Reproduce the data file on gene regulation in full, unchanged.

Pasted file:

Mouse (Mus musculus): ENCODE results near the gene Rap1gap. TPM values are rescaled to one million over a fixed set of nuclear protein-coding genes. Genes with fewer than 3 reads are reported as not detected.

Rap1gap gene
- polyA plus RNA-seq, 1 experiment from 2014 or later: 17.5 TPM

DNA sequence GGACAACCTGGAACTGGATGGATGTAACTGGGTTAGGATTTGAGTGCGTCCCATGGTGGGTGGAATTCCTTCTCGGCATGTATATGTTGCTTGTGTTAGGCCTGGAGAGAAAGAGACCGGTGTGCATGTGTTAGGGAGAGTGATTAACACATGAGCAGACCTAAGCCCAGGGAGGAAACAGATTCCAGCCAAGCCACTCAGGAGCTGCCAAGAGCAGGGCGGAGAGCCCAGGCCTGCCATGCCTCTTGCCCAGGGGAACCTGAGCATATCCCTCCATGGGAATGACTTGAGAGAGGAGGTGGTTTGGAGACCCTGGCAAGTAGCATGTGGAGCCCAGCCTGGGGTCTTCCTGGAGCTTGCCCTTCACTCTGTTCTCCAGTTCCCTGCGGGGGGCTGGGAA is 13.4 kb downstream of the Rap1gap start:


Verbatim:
Mouse (Mus musculus): ENCODE results near the gene Rap1gap. TPM values are rescaled to one million over a fixed set of nuclear protein-coding genes. Genes with fewer than 3 reads are reported as not detected.

Rap1gap gene
- polyA plus RNA-seq, 1 experiment from 2014 or later: 17.5 TPM

DNA sequence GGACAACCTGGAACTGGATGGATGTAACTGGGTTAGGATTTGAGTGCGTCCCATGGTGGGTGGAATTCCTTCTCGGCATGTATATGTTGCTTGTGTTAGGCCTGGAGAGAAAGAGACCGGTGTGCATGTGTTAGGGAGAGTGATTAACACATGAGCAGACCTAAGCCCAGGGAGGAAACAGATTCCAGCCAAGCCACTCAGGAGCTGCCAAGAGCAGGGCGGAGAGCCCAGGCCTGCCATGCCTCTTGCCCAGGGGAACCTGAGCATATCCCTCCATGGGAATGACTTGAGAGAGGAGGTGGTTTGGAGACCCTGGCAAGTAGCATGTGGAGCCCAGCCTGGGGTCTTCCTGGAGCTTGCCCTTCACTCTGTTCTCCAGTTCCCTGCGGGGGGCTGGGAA is 13.4 kb downstream of the Rap1gap start: